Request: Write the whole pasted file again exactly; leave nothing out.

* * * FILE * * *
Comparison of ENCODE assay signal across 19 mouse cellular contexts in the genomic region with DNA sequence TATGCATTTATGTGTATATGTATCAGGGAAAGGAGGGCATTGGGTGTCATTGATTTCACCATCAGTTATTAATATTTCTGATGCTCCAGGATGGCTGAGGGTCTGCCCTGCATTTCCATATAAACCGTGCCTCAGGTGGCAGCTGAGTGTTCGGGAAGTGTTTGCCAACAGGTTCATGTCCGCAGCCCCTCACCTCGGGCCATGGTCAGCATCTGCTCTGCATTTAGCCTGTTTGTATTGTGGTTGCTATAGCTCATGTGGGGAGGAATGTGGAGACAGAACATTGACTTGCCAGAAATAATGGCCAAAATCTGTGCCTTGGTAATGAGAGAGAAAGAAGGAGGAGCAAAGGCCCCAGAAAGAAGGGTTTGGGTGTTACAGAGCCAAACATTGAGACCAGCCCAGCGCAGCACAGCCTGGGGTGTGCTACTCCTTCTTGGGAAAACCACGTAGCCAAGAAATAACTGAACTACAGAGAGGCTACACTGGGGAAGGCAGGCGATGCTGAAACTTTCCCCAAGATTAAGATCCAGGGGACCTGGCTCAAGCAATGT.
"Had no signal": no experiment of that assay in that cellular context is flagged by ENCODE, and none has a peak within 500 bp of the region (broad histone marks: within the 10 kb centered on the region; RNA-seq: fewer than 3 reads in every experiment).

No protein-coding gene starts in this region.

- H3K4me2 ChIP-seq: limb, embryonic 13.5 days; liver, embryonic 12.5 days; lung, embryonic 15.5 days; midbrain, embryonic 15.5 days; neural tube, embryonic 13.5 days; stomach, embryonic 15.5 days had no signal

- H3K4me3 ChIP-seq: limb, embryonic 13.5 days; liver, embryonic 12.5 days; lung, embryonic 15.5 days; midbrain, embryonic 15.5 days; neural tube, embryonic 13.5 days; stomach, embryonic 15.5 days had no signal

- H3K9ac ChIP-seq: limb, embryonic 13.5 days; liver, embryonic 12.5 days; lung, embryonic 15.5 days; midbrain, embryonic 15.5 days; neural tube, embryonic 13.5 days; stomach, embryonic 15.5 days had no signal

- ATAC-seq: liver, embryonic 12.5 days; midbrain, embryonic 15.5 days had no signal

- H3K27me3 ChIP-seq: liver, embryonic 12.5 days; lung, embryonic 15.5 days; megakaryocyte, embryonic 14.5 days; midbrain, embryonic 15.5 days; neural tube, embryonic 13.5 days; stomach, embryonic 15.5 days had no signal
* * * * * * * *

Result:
Comparison of ENCODE assay signal across 19 mouse cellular contexts in the genomic region with DNA sequence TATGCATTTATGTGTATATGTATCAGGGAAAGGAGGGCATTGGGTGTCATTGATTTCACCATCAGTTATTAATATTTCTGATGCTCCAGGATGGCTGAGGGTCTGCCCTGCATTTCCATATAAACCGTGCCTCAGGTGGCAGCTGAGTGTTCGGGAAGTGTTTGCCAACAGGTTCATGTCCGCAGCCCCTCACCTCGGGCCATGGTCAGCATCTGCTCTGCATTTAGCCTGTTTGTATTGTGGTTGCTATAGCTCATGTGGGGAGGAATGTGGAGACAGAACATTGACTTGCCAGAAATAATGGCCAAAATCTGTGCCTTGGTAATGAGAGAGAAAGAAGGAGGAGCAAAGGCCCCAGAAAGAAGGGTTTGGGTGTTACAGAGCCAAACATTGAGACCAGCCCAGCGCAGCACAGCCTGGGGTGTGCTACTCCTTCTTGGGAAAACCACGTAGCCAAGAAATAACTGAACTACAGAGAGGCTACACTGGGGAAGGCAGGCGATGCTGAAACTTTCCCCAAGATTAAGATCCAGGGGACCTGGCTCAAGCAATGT.
"Had no signal": no experiment of that assay in that cellular context is flagged by ENCODE, and none has a peak within 500 bp of the region (broad histone marks: within the 10 kb centered on the region; RNA-seq: fewer than 3 reads in every experiment).

No protein-coding gene starts in this region.

- H3K4me2 ChIP-seq: limb, embryonic 13.5 days; liver, embryonic 12.5 days; lung, embryonic 15.5 days; midbrain, embryonic 15.5 days; neural tube, embryonic 13.5 days; stomach, embryonic 15.5 days had no signal

- H3K4me3 ChIP-seq: limb, embryonic 13.5 days; liver, embryonic 12.5 days; lung, embryonic 15.5 days; midbrain, embryonic 15.5 days; neural tube, embryonic 13.5 days; stomach, embryonic 15.5 days had no signal

- H3K9ac ChIP-seq: limb, embryonic 13.5 days; liver, embryonic 12.5 days; lung, embryonic 15.5 days; midbrain, embryonic 15.5 days; neural tube, embryonic 13.5 days; stomach, embryonic 15.5 days had no signal

- ATAC-seq: liver, embryonic 12.5 days; midbrain, embryonic 15.5 days had no signal

- H3K27me3 ChIP-seq: liver, embryonic 12.5 days; lung, embryonic 15.5 days; megakaryocyte, embryonic 14.5 days; midbrain, embryonic 15.5 days; neural tube, embryonic 13.5 days; stomach, embryonic 15.5 days had no signal